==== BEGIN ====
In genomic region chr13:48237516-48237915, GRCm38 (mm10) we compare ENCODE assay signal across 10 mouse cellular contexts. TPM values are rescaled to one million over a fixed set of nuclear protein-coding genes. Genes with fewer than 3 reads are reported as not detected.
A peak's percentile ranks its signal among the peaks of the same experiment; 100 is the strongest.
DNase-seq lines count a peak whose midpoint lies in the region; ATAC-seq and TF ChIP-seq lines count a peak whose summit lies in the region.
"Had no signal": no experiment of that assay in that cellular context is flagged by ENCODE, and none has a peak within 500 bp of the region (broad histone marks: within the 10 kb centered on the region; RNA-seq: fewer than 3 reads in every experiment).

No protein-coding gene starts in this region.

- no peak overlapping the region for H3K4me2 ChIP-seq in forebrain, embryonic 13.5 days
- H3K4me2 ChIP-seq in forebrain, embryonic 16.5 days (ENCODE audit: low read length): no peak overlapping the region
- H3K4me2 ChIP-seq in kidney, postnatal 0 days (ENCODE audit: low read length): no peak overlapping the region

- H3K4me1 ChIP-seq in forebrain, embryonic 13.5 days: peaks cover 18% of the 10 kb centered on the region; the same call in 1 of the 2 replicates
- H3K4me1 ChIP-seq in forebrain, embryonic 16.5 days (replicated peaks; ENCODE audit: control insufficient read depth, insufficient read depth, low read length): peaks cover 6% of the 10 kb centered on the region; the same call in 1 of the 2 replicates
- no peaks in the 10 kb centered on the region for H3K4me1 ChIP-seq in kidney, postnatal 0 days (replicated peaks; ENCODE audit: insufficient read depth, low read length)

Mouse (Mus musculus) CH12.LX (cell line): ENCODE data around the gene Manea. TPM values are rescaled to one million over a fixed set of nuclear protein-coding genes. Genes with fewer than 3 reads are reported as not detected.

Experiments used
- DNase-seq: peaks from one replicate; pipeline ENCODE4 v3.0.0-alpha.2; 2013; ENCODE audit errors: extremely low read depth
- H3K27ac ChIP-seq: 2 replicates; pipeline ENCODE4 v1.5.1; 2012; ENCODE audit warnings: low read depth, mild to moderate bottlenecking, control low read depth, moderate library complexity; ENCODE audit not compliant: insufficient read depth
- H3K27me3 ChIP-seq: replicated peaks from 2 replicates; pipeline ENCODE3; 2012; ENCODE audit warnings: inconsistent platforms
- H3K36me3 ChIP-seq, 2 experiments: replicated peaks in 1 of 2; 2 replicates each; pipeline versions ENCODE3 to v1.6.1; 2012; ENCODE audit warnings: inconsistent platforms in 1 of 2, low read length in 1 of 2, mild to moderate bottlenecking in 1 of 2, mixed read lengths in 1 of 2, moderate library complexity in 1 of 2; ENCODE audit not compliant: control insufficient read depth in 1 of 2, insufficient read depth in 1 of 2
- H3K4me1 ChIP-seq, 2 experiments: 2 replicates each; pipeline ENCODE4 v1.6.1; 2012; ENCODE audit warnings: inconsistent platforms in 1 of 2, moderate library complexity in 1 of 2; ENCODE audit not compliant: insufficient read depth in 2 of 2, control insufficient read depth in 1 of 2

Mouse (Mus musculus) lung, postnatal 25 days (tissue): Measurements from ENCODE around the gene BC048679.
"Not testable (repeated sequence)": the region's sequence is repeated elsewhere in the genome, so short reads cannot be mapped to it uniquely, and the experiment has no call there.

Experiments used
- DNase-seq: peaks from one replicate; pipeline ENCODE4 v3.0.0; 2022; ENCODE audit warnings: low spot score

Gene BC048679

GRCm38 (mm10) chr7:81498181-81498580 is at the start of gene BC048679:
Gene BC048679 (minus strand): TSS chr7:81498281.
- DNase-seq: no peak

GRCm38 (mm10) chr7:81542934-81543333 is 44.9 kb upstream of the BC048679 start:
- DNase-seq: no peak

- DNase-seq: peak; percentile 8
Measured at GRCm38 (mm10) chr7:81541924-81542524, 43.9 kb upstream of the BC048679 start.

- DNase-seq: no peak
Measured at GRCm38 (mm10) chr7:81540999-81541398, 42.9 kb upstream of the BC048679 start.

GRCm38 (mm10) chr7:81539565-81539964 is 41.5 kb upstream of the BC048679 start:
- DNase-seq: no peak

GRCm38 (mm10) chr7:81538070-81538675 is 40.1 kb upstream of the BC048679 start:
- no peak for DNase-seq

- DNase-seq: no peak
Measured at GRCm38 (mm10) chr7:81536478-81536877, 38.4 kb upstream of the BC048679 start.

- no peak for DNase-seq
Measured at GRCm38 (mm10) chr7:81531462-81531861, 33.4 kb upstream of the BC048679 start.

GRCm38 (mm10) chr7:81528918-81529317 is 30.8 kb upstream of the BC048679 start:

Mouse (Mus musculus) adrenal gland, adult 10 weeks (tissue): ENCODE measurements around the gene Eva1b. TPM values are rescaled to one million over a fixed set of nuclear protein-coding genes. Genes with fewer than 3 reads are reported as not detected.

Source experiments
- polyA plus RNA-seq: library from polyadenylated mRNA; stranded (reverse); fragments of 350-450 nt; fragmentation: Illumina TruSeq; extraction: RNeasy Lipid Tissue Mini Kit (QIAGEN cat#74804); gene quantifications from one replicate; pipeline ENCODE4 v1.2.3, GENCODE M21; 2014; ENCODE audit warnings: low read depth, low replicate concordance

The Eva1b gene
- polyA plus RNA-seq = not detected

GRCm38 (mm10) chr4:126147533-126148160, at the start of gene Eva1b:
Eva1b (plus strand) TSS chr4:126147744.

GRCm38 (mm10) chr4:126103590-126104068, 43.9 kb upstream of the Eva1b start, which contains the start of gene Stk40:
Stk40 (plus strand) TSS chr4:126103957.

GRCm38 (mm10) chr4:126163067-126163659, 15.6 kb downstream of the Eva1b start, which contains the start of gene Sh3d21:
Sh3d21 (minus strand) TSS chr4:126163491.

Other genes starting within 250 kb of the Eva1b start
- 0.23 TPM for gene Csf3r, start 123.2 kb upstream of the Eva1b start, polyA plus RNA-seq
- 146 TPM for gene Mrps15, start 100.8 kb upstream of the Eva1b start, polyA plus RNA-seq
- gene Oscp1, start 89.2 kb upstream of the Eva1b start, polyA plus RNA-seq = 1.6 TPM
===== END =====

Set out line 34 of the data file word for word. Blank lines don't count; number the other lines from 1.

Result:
- DNase-seq: no peak